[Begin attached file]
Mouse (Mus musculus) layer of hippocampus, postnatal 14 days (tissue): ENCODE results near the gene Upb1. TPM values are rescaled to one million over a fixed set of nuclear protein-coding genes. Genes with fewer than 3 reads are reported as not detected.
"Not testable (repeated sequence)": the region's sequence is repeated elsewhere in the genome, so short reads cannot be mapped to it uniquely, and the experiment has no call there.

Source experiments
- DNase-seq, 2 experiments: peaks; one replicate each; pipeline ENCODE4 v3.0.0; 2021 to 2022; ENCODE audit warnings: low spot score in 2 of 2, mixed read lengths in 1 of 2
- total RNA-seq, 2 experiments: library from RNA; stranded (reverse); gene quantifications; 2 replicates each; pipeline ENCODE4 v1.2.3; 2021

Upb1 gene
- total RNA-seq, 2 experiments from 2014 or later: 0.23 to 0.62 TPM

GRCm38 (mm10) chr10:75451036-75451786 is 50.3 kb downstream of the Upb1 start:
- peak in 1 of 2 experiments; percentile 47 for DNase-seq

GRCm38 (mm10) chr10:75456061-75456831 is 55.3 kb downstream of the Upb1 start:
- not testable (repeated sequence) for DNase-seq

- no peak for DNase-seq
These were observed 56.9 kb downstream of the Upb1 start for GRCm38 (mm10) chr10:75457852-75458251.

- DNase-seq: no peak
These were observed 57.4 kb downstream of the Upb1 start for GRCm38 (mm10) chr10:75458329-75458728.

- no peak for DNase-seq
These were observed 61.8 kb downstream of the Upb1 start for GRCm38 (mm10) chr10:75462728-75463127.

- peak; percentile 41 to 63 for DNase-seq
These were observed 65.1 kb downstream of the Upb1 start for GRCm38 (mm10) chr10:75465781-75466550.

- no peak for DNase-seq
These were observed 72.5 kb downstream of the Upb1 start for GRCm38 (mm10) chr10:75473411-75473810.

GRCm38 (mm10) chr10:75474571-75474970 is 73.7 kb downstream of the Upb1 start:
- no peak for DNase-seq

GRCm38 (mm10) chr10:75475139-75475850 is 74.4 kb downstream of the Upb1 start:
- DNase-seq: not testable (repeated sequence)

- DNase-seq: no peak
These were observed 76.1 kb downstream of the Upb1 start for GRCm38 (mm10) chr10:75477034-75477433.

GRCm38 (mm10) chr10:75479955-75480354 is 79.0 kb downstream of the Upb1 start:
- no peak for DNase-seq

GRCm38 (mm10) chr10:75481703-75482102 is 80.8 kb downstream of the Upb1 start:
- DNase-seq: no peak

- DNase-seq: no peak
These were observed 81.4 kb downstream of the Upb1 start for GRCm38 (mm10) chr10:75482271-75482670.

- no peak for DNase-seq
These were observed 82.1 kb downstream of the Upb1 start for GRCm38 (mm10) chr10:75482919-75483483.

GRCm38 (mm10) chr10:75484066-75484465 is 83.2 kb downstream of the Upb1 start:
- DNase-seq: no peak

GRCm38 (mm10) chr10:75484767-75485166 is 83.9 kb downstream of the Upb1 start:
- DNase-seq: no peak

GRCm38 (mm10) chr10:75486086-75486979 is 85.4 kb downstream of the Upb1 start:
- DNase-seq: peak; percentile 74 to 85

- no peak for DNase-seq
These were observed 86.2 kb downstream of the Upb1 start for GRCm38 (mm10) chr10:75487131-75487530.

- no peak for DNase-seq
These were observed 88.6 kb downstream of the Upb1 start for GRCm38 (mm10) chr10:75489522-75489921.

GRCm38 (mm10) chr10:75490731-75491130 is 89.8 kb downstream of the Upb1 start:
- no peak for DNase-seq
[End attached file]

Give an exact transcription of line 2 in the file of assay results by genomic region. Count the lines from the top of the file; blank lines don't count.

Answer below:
"Not testable (repeated sequence)": the region's sequence is repeated elsewhere in the genome, so short reads cannot be mapped to it uniquely, and the experiment has no call there.